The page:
We acted for a client who faced the closure of accounts held with financial institutions both in the UK and across Europe
We act for a foreign national, resident in the UK, who has assets at financial institutions in the UK and in various European jurisdictions. We were instructed to assist our client after a number of these financial institutions notified our client’s family office of their intent to close the accounts held by our client and by the businesses that our client owned.
Of note, one of these accounts was temporarily frozen with its balance transferred by the bank into an internal suspense account without prior notice. These accounts included current and savings accounts with liquid balances, as well as accounts which held investment instruments such as bonds. Notably, the possibility of having to liquidate these bonds at short notice meant that our client was at risk of losing value in these investments. In all instances, no reasons were given for these decisions and our client was asked to find alternative banking arrangements within 30 days.
To tackle this, we adopted different approaches depending on the financial institution in question. With some, we adopted a more personable approach and set up meetings with members of their legal, risk and compliance departments to discuss the matter and explain in detail the background. Subsequently, we provided these financial institutions with detailed written representations, supported with documentary evidence. The aim was to offer the institutions comfort about our client’s continued good repute and the legitimate provenance of their source of wealth.
With other banks, we made statutory subject access requests (SARs) to their relevant UK and European branches under the relevant data protection legislation, in order to obtain information which would help us to understand the reasons behind the account closures and in turn, to allow us to make written representations to the banks addressing these issues directly.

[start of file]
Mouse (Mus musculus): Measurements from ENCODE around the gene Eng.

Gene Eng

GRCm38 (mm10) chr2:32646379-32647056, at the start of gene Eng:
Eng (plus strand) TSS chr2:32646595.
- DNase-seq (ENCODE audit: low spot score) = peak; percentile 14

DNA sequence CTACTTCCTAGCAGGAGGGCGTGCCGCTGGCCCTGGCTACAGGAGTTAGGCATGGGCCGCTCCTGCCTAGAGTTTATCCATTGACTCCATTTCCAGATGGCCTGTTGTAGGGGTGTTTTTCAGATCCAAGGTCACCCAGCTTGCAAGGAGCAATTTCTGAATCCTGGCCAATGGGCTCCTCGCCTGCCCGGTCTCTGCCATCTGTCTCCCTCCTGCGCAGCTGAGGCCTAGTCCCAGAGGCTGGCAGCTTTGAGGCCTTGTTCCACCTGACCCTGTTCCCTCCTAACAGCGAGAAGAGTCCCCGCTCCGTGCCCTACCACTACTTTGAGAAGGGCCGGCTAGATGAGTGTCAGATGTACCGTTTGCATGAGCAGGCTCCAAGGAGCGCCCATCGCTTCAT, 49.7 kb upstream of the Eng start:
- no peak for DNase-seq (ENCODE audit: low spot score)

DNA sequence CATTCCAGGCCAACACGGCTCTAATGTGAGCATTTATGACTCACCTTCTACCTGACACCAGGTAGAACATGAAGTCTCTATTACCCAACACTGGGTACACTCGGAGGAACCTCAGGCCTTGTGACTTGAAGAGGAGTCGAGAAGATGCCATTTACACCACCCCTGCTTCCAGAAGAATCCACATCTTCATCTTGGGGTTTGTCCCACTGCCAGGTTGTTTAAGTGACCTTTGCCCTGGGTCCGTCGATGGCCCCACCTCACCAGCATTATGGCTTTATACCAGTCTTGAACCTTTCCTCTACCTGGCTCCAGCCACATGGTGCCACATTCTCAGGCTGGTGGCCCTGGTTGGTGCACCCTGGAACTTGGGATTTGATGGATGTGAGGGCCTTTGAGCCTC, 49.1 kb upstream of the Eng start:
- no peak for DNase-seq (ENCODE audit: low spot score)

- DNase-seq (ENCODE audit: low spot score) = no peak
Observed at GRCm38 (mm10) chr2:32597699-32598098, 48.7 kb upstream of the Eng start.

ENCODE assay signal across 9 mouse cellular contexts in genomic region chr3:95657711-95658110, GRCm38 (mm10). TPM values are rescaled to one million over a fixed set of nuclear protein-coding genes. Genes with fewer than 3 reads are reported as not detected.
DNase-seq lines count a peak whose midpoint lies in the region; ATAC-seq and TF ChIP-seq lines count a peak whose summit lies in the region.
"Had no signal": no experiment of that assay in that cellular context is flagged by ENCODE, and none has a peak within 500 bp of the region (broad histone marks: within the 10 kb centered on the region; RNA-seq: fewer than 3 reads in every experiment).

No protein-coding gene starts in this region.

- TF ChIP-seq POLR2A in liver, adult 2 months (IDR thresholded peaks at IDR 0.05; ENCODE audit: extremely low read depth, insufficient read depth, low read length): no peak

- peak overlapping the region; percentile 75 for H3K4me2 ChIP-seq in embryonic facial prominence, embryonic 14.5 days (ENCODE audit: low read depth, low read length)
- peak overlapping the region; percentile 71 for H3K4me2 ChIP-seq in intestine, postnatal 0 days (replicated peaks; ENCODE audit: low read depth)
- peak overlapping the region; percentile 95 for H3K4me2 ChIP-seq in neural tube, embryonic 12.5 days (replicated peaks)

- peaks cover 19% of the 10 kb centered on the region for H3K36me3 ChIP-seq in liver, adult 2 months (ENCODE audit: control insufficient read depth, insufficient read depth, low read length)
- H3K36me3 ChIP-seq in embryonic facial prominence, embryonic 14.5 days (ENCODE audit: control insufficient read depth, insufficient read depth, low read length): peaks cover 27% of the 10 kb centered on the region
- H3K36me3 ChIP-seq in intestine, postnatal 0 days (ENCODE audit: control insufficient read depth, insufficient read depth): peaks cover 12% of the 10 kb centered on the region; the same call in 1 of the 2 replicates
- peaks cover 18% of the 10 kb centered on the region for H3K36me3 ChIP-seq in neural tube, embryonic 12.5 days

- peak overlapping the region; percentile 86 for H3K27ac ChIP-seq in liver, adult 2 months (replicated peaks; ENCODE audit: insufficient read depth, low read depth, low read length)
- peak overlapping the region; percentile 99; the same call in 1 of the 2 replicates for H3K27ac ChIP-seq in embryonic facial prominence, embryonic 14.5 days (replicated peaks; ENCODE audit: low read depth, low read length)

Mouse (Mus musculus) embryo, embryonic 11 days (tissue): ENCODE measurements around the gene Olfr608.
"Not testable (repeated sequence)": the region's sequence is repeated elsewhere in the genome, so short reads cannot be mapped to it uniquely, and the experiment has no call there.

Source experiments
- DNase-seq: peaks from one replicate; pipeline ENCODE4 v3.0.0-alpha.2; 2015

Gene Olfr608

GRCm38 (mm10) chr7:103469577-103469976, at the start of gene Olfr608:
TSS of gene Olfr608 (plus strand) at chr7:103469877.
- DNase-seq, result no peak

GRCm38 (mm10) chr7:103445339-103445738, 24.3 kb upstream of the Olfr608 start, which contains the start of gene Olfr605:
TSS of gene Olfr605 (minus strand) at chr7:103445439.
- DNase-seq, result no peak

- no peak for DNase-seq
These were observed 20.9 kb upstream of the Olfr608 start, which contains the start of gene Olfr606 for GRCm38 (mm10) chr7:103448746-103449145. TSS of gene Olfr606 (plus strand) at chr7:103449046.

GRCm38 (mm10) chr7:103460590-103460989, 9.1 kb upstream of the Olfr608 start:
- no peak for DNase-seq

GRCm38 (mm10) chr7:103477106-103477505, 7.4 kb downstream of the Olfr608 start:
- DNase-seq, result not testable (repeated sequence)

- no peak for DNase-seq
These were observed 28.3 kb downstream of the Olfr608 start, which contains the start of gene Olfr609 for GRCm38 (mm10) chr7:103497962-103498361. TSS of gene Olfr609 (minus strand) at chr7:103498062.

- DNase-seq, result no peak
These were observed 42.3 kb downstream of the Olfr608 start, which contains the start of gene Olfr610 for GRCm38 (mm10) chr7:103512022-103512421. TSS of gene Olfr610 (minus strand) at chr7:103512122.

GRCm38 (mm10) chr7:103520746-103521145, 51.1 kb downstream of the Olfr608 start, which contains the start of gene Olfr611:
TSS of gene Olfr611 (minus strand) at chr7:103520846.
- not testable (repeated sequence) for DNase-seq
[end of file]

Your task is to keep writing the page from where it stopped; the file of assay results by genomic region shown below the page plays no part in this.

Both approaches have assisted us in identifying relevant reputational risk factors (including potentially adverse information in the possession of our client’s financial institutions). To assist this process, we have also adapted the strategy of instructing external business intelligence consultants to produce an enhanced due diligence report on our client. This has allowed us to consider what representations to put forward to the client’s existing banks, as well as identifying the particular information which our client should present to new financial institutions, during their onboarding processes, to satisfy their compliance procedures and to explain the client’s current circumstances.
We also made SARs to the main compliance data service providers, on whose information reports financial institutions rely on as part of their due diligence processes when onboarding new customers and when periodically reviewing their existing customer arrangements. With the information obtained, we were able to identify any inaccurate and / or misleading data circulated in relation to our client through their systems, resulting in successful statutory requests for that information to be rectified or removed.
As a result, we have successfully resisted the closure of some of our client’s bank accounts (and have assisted in the opening of new bank accounts with other reputable banks where appropriate), as well as successfully identifying and mitigating the risk presented by adverse information being available to financial institutions through compliance databases.